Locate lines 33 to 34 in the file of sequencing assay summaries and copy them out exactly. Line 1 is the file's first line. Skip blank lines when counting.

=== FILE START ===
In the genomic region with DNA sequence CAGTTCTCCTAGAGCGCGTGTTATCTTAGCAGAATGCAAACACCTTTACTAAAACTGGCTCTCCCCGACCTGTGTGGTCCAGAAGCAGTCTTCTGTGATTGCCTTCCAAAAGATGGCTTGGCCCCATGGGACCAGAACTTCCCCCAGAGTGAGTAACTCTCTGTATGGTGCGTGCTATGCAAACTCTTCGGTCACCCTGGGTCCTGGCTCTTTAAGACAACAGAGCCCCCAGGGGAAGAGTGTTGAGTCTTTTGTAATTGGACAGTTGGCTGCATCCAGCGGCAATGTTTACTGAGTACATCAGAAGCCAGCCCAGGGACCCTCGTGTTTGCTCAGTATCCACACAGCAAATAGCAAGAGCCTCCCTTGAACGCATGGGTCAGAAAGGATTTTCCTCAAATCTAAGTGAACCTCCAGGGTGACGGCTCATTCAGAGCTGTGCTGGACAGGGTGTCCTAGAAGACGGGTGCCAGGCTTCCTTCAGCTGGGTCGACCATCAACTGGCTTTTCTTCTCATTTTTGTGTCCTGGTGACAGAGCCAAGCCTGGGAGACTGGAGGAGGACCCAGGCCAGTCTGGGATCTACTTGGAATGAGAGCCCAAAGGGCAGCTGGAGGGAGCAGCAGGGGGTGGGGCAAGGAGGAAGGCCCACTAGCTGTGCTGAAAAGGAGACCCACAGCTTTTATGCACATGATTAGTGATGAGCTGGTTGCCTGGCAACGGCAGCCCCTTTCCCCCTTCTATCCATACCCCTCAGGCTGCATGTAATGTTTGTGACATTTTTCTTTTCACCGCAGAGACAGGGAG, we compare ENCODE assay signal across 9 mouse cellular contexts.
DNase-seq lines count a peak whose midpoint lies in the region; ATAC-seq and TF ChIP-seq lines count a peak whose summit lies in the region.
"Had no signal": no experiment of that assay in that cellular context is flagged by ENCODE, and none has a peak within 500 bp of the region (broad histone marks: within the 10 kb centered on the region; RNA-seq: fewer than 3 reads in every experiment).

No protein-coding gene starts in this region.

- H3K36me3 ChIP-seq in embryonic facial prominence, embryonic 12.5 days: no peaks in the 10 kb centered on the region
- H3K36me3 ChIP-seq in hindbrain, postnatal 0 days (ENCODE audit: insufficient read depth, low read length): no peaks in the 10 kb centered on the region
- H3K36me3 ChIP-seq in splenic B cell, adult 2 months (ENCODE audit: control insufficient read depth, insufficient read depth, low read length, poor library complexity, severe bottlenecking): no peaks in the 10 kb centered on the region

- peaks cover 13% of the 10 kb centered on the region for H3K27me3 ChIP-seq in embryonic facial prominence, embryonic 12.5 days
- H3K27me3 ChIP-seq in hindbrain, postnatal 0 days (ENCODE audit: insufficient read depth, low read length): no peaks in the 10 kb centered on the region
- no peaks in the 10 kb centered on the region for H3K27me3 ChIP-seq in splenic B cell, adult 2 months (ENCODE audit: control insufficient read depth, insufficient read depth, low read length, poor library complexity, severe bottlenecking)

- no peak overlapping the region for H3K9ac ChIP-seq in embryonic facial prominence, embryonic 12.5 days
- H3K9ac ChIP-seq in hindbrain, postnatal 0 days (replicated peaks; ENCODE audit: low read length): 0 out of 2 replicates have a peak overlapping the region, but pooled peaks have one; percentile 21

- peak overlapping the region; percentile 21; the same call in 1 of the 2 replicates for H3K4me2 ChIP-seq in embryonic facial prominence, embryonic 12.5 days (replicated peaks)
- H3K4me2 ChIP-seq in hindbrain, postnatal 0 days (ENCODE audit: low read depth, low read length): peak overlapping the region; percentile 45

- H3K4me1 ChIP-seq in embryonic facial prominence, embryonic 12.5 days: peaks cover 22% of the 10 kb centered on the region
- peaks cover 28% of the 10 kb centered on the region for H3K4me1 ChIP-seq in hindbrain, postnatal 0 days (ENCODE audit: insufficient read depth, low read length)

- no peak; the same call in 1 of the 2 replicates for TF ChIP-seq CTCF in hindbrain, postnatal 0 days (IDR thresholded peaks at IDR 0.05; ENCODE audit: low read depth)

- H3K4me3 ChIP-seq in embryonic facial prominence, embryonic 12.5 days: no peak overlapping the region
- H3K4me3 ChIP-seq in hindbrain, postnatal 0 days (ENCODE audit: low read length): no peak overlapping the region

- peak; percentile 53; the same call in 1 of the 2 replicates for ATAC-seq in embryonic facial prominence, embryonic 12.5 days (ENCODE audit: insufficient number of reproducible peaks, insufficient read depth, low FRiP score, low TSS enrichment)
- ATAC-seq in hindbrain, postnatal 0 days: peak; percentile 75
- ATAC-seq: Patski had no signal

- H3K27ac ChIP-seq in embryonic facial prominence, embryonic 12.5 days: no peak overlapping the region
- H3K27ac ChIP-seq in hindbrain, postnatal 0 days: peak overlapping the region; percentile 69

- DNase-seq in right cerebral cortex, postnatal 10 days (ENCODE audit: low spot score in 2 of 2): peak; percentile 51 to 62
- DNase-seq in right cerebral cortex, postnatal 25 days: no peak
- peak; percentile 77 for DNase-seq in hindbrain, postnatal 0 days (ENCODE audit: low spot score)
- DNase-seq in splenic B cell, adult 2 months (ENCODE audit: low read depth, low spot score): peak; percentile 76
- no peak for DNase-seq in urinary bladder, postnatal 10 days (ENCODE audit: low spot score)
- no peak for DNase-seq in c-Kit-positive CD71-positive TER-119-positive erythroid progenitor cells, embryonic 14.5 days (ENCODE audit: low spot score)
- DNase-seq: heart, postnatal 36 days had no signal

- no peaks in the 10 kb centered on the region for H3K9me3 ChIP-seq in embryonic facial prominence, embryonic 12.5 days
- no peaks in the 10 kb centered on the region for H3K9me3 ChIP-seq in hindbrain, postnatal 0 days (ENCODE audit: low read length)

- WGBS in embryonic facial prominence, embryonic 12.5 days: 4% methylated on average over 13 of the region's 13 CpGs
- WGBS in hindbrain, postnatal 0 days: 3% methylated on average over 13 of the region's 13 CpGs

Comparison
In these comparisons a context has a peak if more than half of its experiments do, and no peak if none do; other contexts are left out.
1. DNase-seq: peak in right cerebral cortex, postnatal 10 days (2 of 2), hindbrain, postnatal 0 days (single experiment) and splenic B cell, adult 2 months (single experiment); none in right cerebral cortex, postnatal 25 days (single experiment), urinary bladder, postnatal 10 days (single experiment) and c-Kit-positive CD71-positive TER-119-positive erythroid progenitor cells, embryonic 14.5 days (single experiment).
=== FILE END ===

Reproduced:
- no peaks in the 10 kb centered on the region for H3K9me3 ChIP-seq in hindbrain, postnatal 0 days (ENCODE audit: low read length)

- WGBS in embryonic facial prominence, embryonic 12.5 days: 4% methylated on average over 13 of the region's 13 CpGs